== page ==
Even bringing in the original Robin, Dick Grayson, now a young man proudly busting criminals as Nightwing, doesn’t help, and sadly notches Damien’s resentment even further. When the mysterious representative of the secret underbelly society of Gotham known as the Court of Owls comes to offer Damien the vigilante freedom that is supposedly his birthright, what will the resentful son of the Dark Knight do now?

We were fortunate to be treated to a screening of Batman vs. Robin in the Arena section of the Anaheim convention center, and boy, was it worth the crowded seating. The fight scenes of the film, and there were many, were given incredible detail and could be easily thought of as real-life instead of cartoons. The struggle of Bruce Wayne trying to discipline a young man who is very much like him is approached with grace, even when it finally comes down to fisticuffs between Wayne and Wayne Jr., Damien’s own grapplings with the ideas of fate and blood-inheritance versus what he himself truly wants is something that, at its core, we can all appreciate.

After the movie was over and the cheering died down, creators James Tucker, Jay Oliva, J.M. Dematheis, Phil Bourassa and Andrea Romano came out to talk to the audience, along with cast members Sean Maher (Dick Grayson/Nightwing), Stuart Allen (Damien Wayne/Robin), and Jason O’Mara (Bruce Wayne/Batman).

The creators waxed poetic about their finally being able to introduce the beloved Court of Owls storyline into the Batman film universe. The film is based heavily on the Night of the Owls comic book storyline by Scott Snyder. Oliva mentioned that he specifically chose panels from the comics that Greg Capullo had illustrated, using a mythology that had already spanned several different comic books in the Batman world.

Bourassa happily agreed, “It was quite fun to delve into new characters that already had a long backstory that had, so far, not made it to the screen.” Bourassa went on to tell a brief story about how the Dollmaker, one of the villains of Batman vs. Robin, was based on a make-everything-and-the-kitchen-sink-into-a-weapon character he had dreamed up when he was in the fourth grade.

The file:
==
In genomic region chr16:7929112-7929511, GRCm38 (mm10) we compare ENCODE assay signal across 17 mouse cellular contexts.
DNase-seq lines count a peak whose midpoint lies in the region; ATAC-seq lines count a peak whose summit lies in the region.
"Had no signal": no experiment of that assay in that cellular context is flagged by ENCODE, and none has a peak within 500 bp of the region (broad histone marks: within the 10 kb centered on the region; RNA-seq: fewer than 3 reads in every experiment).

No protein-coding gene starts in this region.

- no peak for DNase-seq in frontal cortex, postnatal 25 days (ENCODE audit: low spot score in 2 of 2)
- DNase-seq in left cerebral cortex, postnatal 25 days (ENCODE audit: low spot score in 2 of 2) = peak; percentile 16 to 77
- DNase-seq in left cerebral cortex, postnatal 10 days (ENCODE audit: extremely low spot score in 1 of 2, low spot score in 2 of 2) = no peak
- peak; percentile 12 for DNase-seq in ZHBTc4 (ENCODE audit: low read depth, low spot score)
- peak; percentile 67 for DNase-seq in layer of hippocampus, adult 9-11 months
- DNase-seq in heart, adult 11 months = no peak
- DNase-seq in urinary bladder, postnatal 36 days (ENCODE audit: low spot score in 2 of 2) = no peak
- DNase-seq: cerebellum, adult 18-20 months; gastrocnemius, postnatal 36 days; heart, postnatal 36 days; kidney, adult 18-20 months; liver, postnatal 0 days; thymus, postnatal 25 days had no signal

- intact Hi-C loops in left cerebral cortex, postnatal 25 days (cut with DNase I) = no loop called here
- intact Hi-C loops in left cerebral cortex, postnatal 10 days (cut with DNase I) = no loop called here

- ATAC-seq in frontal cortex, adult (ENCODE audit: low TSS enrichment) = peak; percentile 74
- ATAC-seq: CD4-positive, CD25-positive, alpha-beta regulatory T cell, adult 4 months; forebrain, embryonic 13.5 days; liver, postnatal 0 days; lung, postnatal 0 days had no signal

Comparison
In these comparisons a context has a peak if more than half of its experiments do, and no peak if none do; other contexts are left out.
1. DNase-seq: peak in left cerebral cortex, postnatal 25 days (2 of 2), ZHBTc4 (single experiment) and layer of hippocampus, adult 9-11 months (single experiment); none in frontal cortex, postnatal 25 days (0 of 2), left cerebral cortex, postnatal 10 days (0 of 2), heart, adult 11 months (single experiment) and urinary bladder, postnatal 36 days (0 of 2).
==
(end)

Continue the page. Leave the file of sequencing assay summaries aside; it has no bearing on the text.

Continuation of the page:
The returning voice cast of BvR expressed their gratitude to be part of the Batman-verse again. This was Jason O’Mara’s fourth time as the voice of Bruce Wayne and Batman, yet he still manages to remain charmingly humble, saying when he was asked by a fan if he thinks Batman is his character now, “Batman is shared by many great actors.” O’Mara went on to say that for this latest Batman film, he felt he spent more time as Bruce Wayne instead of Batman, and getting to know the man under the mask was vital for this particular film.

As an Easter egg for fans who notice that sort of thing, it was pointed out that Kevin Conroy, who had previously voiced Batman in no less than 11 series and features, was the voice of Thomas Wayne for Batman vs. Robin flashbacks. O’Mara related a story of nervously meeting Conroy for the first time, where Conroy jokingly choked the other actor for taking his place as Batman’s voice! O’Mara said he wouldn’t dare attempt to do his version of Batman’s voice in Conroy’s presence, since Conroy’s Batman and O’Mara’s Batman are two entirely different takes on the same beloved character.

Young Stuart Allen, voice of Damien Wayne and next-gen Robin, seemed at ease and enjoying his newfound fame in the Batman-verse. He spoke of schoolkids teasing him with, “How you doin’, Son of Batman?” only in terms of geeky admiration, and grinned about it.

Sean Maher, the voice of Nightwing, formerly the first-generation Robin under Batman’s tutelage, talked about the messed up father-son relationships between most of the characters sprinkled throughout Batman vs. Robin, and how most societies can appreciate such a thing. From Alfred taking the mantle of father figure to young Bruce Wayne, to struck-dumb adult Bruce Wayne trying to love his wayward son into obedience, in the end, as Oliva closed, “Everyone just needs a hug!”

Batman vs. Robin is out on Digital HD April 7, 2015, and DVD/Bluray April 14, 2015!